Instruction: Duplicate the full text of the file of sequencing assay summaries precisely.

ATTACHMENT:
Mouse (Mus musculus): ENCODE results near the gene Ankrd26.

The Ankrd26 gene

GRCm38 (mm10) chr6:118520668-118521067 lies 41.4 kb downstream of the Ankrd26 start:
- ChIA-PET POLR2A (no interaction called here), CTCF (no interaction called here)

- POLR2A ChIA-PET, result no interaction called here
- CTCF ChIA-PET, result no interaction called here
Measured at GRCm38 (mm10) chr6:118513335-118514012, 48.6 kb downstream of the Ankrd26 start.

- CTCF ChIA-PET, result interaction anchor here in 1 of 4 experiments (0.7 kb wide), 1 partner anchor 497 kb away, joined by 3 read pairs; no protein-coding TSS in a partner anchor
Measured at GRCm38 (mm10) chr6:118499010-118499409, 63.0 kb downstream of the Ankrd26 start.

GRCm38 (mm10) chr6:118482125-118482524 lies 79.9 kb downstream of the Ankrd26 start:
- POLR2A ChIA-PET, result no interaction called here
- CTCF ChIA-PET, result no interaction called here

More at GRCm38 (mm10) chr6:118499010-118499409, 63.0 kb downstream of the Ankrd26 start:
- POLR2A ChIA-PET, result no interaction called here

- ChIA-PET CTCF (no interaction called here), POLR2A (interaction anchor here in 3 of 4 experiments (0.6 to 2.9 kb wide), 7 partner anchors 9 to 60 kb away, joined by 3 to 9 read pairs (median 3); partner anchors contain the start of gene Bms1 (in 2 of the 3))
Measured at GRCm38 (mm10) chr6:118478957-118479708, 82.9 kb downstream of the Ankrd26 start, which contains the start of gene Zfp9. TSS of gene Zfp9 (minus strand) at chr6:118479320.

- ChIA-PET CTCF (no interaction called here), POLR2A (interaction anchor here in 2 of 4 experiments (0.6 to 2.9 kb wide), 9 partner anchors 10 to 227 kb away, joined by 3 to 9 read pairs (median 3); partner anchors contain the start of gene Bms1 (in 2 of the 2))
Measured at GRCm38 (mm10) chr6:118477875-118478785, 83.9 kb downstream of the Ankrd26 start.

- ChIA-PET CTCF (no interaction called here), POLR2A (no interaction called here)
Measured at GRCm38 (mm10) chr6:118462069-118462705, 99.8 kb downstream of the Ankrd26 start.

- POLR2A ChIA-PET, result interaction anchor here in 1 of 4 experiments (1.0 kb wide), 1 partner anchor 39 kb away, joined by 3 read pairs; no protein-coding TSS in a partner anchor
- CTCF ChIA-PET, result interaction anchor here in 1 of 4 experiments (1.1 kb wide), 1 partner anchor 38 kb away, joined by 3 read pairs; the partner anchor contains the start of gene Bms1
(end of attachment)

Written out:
Mouse (Mus musculus): ENCODE results near the gene Ankrd26.

The Ankrd26 gene

GRCm38 (mm10) chr6:118520668-118521067 lies 41.4 kb downstream of the Ankrd26 start:
- ChIA-PET POLR2A (no interaction called here), CTCF (no interaction called here)

- POLR2A ChIA-PET, result no interaction called here
- CTCF ChIA-PET, result no interaction called here
Measured at GRCm38 (mm10) chr6:118513335-118514012, 48.6 kb downstream of the Ankrd26 start.

- CTCF ChIA-PET, result interaction anchor here in 1 of 4 experiments (0.7 kb wide), 1 partner anchor 497 kb away, joined by 3 read pairs; no protein-coding TSS in a partner anchor
Measured at GRCm38 (mm10) chr6:118499010-118499409, 63.0 kb downstream of the Ankrd26 start.

GRCm38 (mm10) chr6:118482125-118482524 lies 79.9 kb downstream of the Ankrd26 start:
- POLR2A ChIA-PET, result no interaction called here
- CTCF ChIA-PET, result no interaction called here

More at GRCm38 (mm10) chr6:118499010-118499409, 63.0 kb downstream of the Ankrd26 start:
- POLR2A ChIA-PET, result no interaction called here

- ChIA-PET CTCF (no interaction called here), POLR2A (interaction anchor here in 3 of 4 experiments (0.6 to 2.9 kb wide), 7 partner anchors 9 to 60 kb away, joined by 3 to 9 read pairs (median 3); partner anchors contain the start of gene Bms1 (in 2 of the 3))
Measured at GRCm38 (mm10) chr6:118478957-118479708, 82.9 kb downstream of the Ankrd26 start, which contains the start of gene Zfp9. TSS of gene Zfp9 (minus strand) at chr6:118479320.

- ChIA-PET CTCF (no interaction called here), POLR2A (interaction anchor here in 2 of 4 experiments (0.6 to 2.9 kb wide), 9 partner anchors 10 to 227 kb away, joined by 3 to 9 read pairs (median 3); partner anchors contain the start of gene Bms1 (in 2 of the 2))
Measured at GRCm38 (mm10) chr6:118477875-118478785, 83.9 kb downstream of the Ankrd26 start.

- ChIA-PET CTCF (no interaction called here), POLR2A (no interaction called here)
Measured at GRCm38 (mm10) chr6:118462069-118462705, 99.8 kb downstream of the Ankrd26 start.

- POLR2A ChIA-PET, result interaction anchor here in 1 of 4 experiments (1.0 kb wide), 1 partner anchor 39 kb away, joined by 3 read pairs; no protein-coding TSS in a partner anchor
- CTCF ChIA-PET, result interaction anchor here in 1 of 4 experiments (1.1 kb wide), 1 partner anchor 38 kb away, joined by 3 read pairs; the partner anchor contains the start of gene Bms1